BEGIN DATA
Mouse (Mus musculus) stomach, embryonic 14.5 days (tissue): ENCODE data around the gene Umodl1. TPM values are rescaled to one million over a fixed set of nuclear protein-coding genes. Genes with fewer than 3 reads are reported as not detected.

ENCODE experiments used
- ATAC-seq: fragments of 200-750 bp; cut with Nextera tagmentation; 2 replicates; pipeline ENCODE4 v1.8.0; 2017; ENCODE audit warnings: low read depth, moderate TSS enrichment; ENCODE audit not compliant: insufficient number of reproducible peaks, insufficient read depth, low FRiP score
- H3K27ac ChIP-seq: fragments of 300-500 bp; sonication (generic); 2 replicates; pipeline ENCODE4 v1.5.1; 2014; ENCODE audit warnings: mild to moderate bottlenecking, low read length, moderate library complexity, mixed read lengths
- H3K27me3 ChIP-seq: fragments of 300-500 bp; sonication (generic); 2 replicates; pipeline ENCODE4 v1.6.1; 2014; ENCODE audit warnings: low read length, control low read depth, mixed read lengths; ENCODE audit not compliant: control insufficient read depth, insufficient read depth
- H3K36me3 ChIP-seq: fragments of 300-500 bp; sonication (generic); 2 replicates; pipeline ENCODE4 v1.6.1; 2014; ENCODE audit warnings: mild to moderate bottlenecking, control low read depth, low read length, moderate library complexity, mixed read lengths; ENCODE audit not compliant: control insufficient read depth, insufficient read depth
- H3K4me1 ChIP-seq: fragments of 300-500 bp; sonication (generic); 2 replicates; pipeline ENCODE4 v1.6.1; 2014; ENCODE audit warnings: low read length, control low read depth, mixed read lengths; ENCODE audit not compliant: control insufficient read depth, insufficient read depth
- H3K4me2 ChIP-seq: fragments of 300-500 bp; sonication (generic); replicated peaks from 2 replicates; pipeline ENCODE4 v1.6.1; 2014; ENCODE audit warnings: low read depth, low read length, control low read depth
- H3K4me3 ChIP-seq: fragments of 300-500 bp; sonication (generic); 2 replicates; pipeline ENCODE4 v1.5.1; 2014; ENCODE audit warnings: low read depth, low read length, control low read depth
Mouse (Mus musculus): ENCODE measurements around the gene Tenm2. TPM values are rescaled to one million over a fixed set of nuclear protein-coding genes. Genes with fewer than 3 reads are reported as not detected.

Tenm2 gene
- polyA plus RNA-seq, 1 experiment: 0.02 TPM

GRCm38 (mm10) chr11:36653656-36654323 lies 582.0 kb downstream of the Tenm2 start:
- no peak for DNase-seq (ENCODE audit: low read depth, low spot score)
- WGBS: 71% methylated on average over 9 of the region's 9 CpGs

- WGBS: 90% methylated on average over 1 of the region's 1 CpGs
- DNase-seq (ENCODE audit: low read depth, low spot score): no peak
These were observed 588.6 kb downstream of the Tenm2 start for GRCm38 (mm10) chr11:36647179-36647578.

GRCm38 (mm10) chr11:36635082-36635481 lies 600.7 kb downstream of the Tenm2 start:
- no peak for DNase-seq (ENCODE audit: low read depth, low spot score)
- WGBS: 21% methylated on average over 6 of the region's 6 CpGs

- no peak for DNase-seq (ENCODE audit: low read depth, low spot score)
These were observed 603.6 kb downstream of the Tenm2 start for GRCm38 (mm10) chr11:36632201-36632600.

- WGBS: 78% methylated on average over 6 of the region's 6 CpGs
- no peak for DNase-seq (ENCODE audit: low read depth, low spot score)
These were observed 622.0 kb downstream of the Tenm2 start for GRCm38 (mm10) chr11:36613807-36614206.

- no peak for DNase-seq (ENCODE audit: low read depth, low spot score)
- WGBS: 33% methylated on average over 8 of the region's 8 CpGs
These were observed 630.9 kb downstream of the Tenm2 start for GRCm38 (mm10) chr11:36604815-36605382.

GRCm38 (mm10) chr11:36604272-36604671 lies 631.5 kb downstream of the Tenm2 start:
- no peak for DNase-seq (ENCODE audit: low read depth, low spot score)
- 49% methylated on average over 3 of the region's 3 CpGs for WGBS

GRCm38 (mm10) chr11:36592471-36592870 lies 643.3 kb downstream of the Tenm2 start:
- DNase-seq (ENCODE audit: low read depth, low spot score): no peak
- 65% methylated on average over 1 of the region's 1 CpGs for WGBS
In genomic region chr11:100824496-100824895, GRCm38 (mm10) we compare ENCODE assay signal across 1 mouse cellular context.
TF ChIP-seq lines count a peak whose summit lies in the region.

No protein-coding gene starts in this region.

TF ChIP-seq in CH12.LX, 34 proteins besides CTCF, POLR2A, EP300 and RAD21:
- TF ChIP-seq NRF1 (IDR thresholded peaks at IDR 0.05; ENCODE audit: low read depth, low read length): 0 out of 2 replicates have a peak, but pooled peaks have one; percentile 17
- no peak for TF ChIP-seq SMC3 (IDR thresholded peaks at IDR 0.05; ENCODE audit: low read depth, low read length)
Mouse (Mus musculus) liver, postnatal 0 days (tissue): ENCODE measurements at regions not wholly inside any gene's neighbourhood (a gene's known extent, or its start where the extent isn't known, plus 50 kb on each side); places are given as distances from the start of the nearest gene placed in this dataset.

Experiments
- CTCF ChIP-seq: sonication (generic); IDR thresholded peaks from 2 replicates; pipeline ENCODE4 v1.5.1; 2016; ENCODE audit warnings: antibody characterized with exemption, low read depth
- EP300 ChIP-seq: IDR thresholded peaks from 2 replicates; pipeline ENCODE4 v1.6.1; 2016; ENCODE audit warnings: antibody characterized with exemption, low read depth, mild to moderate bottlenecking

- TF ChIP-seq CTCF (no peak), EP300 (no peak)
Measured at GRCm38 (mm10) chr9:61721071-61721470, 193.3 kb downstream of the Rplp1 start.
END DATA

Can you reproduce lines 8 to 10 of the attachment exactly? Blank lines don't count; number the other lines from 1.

- H3K4me2 ChIP-seq: fragments of 300-500 bp; sonication (generic); replicated peaks from 2 replicates; pipeline ENCODE4 v1.6.1; 2014; ENCODE audit warnings: low read depth, low read length, control low read depth
- H3K4me3 ChIP-seq: fragments of 300-500 bp; sonication (generic); 2 replicates; pipeline ENCODE4 v1.5.1; 2014; ENCODE audit warnings: low read depth, low read length, control low read depth
Mouse (Mus musculus): ENCODE measurements around the gene Tenm2. TPM values are rescaled to one million over a fixed set of nuclear protein-coding genes. Genes with fewer than 3 reads are reported as not detected.